The CyberWire: What about the logistic system broadly conceived, specifically, what about the security concerns a globalized supply chain confronts manufacturers with?

Raymond: Our mission at the National Association of Manufacturers is to grow industry in the United States. Our broad agenda include supporting a favorable tax, regulatory, and export environment, and a strong intellectual property regime.

The CyberWire: What are your views on using wireless devices to secure supply chain integrity, to guard against, for instance, the insertion of counterfeit or otherwise substandard components into the supply chain?

Raymond: Manufacturers are fully aware of that threat. It can even place customer lives at risk, and it obviously carries lesser but still serious risks to brands and businesses. The entire supply chain has to be secured, and that's a huge challenge. Hacks that impinge on the physical world are the most serious kind, in our view.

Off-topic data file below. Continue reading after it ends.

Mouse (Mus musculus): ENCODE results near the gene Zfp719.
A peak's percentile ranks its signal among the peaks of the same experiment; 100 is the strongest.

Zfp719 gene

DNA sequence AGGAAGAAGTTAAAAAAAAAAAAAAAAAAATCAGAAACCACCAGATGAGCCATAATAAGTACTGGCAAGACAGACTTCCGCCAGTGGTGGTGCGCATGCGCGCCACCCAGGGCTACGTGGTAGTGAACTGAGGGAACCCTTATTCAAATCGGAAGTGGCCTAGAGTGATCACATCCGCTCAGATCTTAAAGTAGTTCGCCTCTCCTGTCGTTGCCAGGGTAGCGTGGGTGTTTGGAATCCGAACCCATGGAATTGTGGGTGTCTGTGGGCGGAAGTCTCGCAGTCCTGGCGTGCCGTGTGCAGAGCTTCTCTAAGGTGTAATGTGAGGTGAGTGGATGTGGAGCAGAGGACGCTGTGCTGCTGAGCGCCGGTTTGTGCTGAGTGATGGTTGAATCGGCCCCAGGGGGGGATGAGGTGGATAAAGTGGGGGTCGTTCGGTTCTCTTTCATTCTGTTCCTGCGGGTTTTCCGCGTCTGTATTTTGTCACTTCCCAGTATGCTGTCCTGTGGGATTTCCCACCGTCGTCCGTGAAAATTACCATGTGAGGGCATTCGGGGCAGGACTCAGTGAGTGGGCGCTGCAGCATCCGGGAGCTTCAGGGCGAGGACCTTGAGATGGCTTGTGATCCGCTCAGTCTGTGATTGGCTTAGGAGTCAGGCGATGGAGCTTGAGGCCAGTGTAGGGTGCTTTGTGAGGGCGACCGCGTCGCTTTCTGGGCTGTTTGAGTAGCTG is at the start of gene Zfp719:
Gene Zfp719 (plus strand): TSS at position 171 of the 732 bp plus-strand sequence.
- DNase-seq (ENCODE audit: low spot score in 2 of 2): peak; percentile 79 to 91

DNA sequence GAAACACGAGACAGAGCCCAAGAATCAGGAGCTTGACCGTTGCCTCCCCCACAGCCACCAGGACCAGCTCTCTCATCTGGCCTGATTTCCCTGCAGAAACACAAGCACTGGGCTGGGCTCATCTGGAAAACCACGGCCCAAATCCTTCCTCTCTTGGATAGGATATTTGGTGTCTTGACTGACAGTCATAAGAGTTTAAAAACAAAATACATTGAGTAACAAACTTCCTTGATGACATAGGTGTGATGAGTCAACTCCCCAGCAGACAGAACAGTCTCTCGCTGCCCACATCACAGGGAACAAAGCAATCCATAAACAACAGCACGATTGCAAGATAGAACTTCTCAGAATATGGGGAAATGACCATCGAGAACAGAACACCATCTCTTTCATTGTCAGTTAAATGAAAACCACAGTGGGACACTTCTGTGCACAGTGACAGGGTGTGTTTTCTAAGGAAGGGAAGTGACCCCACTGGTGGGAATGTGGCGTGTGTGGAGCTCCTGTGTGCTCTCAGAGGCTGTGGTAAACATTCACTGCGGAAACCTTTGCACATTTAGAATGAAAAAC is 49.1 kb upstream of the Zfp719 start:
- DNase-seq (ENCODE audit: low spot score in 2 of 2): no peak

This is now a boardroom issue. CIOs and CISOs are now linked. I recently visited a major telecom company in Dallas, where I heard from their Vice President of the Internet of Things. They're making a huge business play to manufacturing security. In December, Cargo Logistics America is meeting in San Diego, and they'll be talking cyber security with us a lot. Manufacturers have embraced connected technology, but they're also very alive to the cyber security and privacy dimensions of the field.

The CyberWire: What policies would you like to see enacted?

Raymond: We strongly believe that fair and open bidding would yield effective spectrum management. We would like to see the development of an environment that would incentivize creation of a robust telecommunication infrastructure. Lack of investment would mean, ultimately, lack of innovation. We need to allow manufacturers to innovate, on their shop floors, to deliver value to their customers.

Don't get me wrong: sensible regulation is important. But it needs to be sensible. The last thing our economy needs is manufacturing headwinds. We'd like to see the government as a partner.

Let me end with another anecdote. I've heard the CEO of a leading mining services company talk about how connected technology has transformed his business. He's got thousands of sensors on a single mine wall, a mile deep. If that reduces the cost of extraction by a dollar a ton, he believes he's saved his customers millions annually. That's the kind of innovation and productivity we want to secure.

The CyberWire: Thank you, Mr. Raymond.